The next stop in mind was Llandudno. Obligatory sea-side ice creams, vanilla and a mint, were obtained before heading back to the car. Before heading into Llandudno itself, there was another stop we had to make – the Rest & Be Thankful cafe posted on a cliff side, halfway up the Marine Toll drive. No particular reason for the stop, other than a charming name, the possibility of spotting seals and some guaranteed photo opportunities. The toll set us back £5.50, but it was all worth it in the end – the views were spectacular, and despite there not being any seals out, we weren’t exactly rested, but were indeed thankful.

Image of Lily pulling a pose on the headland, with sea in the background
Standing on the end of the world… at Rest and Be Thankful

Back down in Llandudno, it was business as usual, at least as far as seaside town visits go. We walked the pier, visited the arcades and watched seagulls pinching people’s chips. 

It was time to get back on the road for the final drive of the day, heading to the Bunkorama bunkhouse in Barmouth. The drive took us down some pretty, and surprisingly quiet main roads right through Snowdonia. One kebab stop and two hours later we made it to sunny Barmouth and took a turn up a steep and narrow road towards Bunkorama- and what a stunning place it is! Greeted by the golden hour sunlight, this picturesque little bunkhouse is surrounded by the most spectacular headland views. 

Photo of Bunkorama bunkhouse in the evening sunlight
Breathtaking views of Bunkorama…

We were welcomed by Graham, who showed us around the facilities and gave us a second piece of local knowledge. This time it was a matter of booking a taxi a day in advance, should we decide to wander out into the town for some beverages and not have the capacity to climb back up the mountain at the end of the night. Having thanked Graham for the tour and wisdom, we settled in, played some cards and watched the sunset. And with that, another eventful day came to a close.

Early the next morning, camera in hand, I hiked up a trail to a nearby viewpoint. Despite the weather forecasts anticipating rain, the weather was calm and dry. Complete silence, uninterrupted by the distant droning of cars is rare to come by back home, so it’s always a real pleasure being able to sit down and let the mind rest a while.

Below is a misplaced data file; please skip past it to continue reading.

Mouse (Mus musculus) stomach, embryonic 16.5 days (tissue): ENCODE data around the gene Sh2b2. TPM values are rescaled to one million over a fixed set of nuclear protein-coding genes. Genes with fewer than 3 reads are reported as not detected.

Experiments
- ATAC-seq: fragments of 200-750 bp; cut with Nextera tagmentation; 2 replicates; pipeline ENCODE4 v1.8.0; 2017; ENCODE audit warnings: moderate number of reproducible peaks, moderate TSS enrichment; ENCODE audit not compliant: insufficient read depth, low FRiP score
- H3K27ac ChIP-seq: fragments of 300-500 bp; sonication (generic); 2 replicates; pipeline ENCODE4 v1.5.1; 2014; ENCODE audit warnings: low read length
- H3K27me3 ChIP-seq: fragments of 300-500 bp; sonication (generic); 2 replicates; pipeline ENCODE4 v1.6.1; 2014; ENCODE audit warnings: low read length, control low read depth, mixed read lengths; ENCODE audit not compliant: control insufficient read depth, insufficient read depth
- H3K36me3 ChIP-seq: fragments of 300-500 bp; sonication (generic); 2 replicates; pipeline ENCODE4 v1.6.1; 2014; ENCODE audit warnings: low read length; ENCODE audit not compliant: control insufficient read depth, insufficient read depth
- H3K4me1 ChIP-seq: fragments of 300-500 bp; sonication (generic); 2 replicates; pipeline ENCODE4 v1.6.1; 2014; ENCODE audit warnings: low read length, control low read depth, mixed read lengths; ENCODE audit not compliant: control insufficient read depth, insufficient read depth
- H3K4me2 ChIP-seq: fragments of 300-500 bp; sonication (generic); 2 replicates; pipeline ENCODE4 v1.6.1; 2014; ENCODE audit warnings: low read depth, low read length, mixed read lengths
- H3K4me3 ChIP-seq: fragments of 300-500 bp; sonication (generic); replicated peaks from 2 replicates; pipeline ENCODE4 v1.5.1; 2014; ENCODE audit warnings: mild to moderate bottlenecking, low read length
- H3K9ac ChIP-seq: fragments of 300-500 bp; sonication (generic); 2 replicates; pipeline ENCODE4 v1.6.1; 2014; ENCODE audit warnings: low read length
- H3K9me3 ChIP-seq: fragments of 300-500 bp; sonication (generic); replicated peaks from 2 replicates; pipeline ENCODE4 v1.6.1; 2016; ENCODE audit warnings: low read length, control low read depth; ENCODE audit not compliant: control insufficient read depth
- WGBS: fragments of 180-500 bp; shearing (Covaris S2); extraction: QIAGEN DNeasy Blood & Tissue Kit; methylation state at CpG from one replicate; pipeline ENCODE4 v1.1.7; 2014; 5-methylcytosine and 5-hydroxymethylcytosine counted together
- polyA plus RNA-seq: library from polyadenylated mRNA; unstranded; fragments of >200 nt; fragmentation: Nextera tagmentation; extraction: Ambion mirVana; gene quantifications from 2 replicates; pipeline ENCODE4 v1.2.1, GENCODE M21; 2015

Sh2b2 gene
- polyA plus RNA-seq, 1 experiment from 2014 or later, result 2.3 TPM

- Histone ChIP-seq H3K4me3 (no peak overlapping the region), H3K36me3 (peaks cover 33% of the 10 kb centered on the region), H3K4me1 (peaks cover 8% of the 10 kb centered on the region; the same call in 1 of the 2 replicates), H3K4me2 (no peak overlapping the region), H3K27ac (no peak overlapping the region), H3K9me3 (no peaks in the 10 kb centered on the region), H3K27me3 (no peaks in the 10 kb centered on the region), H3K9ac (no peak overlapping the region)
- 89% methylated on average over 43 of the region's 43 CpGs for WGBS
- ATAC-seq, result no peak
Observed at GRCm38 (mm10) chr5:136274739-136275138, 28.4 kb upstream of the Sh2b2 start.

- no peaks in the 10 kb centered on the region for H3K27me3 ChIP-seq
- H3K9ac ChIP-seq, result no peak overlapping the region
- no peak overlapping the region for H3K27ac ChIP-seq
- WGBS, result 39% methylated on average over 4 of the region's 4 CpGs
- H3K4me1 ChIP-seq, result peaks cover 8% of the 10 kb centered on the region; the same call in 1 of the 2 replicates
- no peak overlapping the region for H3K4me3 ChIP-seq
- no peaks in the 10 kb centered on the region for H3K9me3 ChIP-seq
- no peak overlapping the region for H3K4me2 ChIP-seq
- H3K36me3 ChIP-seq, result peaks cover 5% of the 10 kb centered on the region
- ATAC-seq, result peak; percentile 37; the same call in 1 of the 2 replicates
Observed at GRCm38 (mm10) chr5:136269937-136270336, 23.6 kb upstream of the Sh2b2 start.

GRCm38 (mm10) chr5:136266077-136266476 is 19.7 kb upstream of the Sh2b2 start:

Landscape image of Barmouth bay
Early morning shot of Barmouth Bay

Feeling content, with a few more photos in the Wales collection, it was time to return back to base and tick off some chores. The kitchen was fully equipped with all of the cooking and cleaning necessities. As for the appliances, a kettle, toaster, fridge and a hob were all there, so it would definitely be possible to cook some big meals without any issues. There was also plenty of seating space available both inside and out of the communal space. Can’t forget the visitor’s guidebook – we found plenty of handy tips and local knowledge, including locally recommended walks and coastal paths to explore on your days out. There is a fantastic short footpath leading from Bunkorama straight down into Barmouth and the beach, super useful for an evening stroll to get some dinner.

Toilets and showers were really close by – three of each, but one of the pairs was reserved for the pod guests. 

The cosy kitchen setup at Bunkorama

The main goal for the next day was to visit Beddgelert, to find out about the local legend of Gelert the brave dog. On the way, we stopped off for diesel at a garage roughly six miles away from Bunkorama – something to bear in mind when out in these parts of Wales, is that fuel stations are not all too common. At Beddgelert, we had a look around at all the pretty things for sale at the woodcraft shop and tried on a few funky hats. Gelert’s grave was close by, and we paid it a visit. The headstone explained the whole story and it was indeed a sad one (no spoilers, don’t worry). Soon after we followed some signs for the Sygun Copper Mine where we went on a tour. This was one of the highlights of my trip, the self guided tour allowing visitors to peruse through the abandoned mine at their leisure and explore the underground workings through audio recordings.

After another comfortable nights stay at Bunkorama it was time to pack up and head home. One last tourist stop we had to do however was a visit to Harlech castle, unfortunately the weather didnt hold out today so much of it was spent sheltering under the castle walls rather than on them! What a spectacular castle though, it was a really beautiful last stop before the long drive back to Sheffield.

Final hurrah at Harlech before heading home!

With the car packed, bellies full and thirst for adventure quenched we said goodbye to lovely Wales.

About Lily Oldfield

Lily is a forest schools teacher and artist who appreciates the quirky side of travel. Read her blogs for some unusual escapades and curious photos...